I really want some comments here, because I am close to forming an opinion and I need to get some feedback. What I really wanted to title this post was . . . .
You Have Got To Be Kidding Me!!??!!??
But I thought that might show my opinion was set in stone, when I really do want to hear some arguments on the other side.
A little background first--my mother's ward is a normal mix of older and younger women, lots of kids of all ages, and a fairly active Relief Society, so Enrichment attendance is high. Like a lot of wards, when the Enrichment format changed, they started a book club. I've never really patronized the RS book clubs--mostly it has been a timing problem. I've also been careful to never advertise any book club I was a part of in church.
For one thing, if you start talking about it at church, you give an open-ended invitation. I don't know if this is always a good thing. My book club in Texas nearly imploded when we had 15 people show one week. Also, that first book club was started with the idea that we would try to look outside church-genre books to read things we weren't used to and that were worth discussing; books you grew richer for having read. We also read some just for fun books. I've always felt pretty strongly that if it is a church-sponsored book club, you had to be VERY careful what you read--church books, squeaky clean YA literature, or old classics, that kind of thing
Anyway, my mother calls the other day to tell me the book club in her Relief Society is reading TWILIGHT.
This is where my brain exploded. I think this is wrong on so many levels:
a) Just because the author is LDS doesn't mean this book was published by an LDS publishing house, who, for all their other faults, do at least try to publish things within the parameters of LDS doctrine.
b) If this is happening in RS book clubs even across Utah, this is going to mean loads of money for Mrs. Meyer. After all, the waiting lists are a mile long and if you want to read it this month you have to buy it.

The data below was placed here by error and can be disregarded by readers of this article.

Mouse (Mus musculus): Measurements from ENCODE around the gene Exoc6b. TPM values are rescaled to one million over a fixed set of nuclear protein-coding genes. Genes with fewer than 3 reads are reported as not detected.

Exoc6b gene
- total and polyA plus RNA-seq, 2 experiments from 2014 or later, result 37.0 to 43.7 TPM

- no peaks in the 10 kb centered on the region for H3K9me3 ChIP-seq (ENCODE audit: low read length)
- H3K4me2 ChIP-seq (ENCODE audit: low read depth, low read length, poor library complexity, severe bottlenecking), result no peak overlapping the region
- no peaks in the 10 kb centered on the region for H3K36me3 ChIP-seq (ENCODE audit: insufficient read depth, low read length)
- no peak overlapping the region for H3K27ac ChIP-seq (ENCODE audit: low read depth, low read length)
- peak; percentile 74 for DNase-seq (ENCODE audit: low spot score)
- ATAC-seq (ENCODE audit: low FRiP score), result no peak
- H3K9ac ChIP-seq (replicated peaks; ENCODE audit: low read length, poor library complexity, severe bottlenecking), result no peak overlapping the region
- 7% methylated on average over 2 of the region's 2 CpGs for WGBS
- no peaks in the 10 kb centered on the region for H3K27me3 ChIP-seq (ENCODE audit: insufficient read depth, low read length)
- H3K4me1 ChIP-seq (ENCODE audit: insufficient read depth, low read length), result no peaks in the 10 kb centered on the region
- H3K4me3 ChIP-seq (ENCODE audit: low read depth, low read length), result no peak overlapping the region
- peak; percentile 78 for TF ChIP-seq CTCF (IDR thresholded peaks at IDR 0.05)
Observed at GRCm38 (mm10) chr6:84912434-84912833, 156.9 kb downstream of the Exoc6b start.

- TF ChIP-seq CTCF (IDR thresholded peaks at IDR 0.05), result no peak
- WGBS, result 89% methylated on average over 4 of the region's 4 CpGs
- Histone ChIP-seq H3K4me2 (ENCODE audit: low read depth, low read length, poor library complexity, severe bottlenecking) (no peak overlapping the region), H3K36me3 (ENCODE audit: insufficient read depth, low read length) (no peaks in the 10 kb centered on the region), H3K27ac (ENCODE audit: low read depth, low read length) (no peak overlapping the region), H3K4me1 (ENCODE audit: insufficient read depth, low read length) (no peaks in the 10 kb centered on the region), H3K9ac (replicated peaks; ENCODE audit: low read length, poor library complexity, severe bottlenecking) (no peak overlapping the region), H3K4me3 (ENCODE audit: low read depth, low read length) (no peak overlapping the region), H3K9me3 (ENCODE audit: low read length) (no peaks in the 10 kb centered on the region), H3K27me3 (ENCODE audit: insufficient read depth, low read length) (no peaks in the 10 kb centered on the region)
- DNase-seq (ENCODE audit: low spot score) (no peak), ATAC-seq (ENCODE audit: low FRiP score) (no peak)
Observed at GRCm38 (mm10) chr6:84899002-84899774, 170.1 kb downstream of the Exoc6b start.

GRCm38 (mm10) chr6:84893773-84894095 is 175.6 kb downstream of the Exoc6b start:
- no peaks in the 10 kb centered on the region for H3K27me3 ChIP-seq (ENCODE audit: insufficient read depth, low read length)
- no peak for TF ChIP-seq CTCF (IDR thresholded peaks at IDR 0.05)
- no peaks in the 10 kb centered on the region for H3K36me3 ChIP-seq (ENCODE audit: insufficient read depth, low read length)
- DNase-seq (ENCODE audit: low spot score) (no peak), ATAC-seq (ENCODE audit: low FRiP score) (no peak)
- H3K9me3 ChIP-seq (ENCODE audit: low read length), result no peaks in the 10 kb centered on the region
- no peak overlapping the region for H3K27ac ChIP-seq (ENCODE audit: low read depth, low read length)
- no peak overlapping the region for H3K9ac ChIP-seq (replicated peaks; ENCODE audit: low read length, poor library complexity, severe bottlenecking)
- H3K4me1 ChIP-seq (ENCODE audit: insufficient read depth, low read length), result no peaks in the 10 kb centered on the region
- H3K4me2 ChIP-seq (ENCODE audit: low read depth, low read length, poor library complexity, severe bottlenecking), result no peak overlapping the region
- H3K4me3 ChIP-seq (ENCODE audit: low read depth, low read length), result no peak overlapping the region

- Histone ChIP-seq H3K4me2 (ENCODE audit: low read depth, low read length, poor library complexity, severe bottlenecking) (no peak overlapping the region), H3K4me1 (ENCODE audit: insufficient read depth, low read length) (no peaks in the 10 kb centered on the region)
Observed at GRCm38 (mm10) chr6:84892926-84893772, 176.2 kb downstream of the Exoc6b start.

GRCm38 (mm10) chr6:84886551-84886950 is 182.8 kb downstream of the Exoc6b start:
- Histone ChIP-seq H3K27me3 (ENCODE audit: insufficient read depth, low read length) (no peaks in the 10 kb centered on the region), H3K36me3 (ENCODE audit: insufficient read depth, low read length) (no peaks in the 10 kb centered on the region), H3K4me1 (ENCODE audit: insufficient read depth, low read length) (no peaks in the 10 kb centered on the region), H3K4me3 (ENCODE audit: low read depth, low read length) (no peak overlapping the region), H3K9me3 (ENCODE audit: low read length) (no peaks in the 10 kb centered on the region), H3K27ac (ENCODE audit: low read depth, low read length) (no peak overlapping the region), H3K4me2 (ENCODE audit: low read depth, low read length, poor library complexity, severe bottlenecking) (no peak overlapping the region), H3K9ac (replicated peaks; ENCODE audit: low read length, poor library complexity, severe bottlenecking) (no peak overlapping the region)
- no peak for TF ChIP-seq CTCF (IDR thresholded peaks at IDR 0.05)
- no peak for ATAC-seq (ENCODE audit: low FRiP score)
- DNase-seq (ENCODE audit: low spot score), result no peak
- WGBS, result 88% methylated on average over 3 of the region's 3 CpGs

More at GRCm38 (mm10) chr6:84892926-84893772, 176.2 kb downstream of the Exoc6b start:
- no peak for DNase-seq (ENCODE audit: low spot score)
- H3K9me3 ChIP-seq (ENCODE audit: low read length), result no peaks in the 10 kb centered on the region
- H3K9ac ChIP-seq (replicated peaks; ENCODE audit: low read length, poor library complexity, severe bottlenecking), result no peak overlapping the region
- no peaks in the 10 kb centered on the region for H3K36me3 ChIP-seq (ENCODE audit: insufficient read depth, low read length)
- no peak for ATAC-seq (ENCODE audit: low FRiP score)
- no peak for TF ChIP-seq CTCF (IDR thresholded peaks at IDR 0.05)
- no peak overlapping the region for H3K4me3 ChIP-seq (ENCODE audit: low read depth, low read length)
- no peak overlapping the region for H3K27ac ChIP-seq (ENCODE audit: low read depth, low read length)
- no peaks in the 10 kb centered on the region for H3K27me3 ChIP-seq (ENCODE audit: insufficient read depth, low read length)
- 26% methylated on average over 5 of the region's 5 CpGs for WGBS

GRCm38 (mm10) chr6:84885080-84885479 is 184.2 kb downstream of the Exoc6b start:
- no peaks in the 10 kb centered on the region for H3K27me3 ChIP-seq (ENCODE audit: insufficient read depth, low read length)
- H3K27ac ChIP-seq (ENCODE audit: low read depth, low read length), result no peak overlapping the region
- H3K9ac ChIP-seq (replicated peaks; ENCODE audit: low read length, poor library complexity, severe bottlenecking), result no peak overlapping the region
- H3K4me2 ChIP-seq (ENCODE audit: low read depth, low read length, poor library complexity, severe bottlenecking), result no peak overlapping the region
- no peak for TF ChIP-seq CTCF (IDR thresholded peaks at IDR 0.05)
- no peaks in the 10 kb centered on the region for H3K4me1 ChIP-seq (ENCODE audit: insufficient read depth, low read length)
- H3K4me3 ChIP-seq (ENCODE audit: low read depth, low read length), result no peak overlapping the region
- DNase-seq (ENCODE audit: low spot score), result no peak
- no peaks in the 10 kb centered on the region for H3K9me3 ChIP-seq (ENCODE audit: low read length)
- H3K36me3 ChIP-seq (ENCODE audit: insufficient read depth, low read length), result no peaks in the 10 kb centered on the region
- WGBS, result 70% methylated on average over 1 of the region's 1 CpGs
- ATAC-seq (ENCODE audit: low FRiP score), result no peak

c) Other than a brief discussion on agency if you are really stretching, there is nothing in this book really even worth discussing. (The Logan book club--not church affiliated--did read this and our discussion much more revolved around "Why do women like this kind of thing so much?")
d) The book is about VAMPIRES for crying out loud. Even with Meyer's rather clever twist, and Twilight being much less gothic in tone than New Moon, it is just freaky subject matter.
e) The whole icky tension sleeping NEXT to my boyfriend but not WITH my boyfriend thing because I'm Stephanie Meyer and I do have to maintain a minimum level of chastity here scene ought to exempt it forever from mention in church.
f) With the whole wide world of really wonderful books out there, is this really what RS should be reading? The word is ENRICHMENT.
So, while I'm unloading all my grievances on Plantboy, he counters with, "Well, isn't the purpose of the new Enrichment program to socialize; to come up with focused activities that women really want to attend?"
That is the sound of my mouth open and nothing coming out of it. I didn't really know what to say to that. It is the same "argument" we use to have when I was on the YW board. Is mutual primarily spiritual or primarily social? If you say spiritual, you plan activities that don't attract nearly as many girls, but they are wonderful for the ones who come. If you say social, you pack in more kids, but what do they really take away besides some fun? Should they be taking away something more? And the social activities often alienate kids who aren't as socially adept. So the compromise is a combination of the two, which is what usually happens.
But my real question is: Can't activities be both? Can't we increase sociality and spirituality at the same time? If reading and discussing books is something that can "enrich" us, then can't we choose books that will enrich us spiritually and socially?
I must admit, over the past two months I've been pretty grouchy about the whole vampire book love among LDS women, but I actually liked Twilight. New Moon was entertaining enough, although I must say that afterward I felt kind of dark--suicide, a city of vampires preying on stupid tourists, her misguided attempts at throwing some religion into the narrative, werewolves who maul their girlfriends, months upon months of depression--there is just a lot there that doesn't led itself to cheerfulness.
Anyway--lets get some feedback here so I can try to get a clearer idea of how I feel about things: The point of church activities? Is a book club, particularly a church-sponsored one, obligated to be more than just pure entertainment? Do share.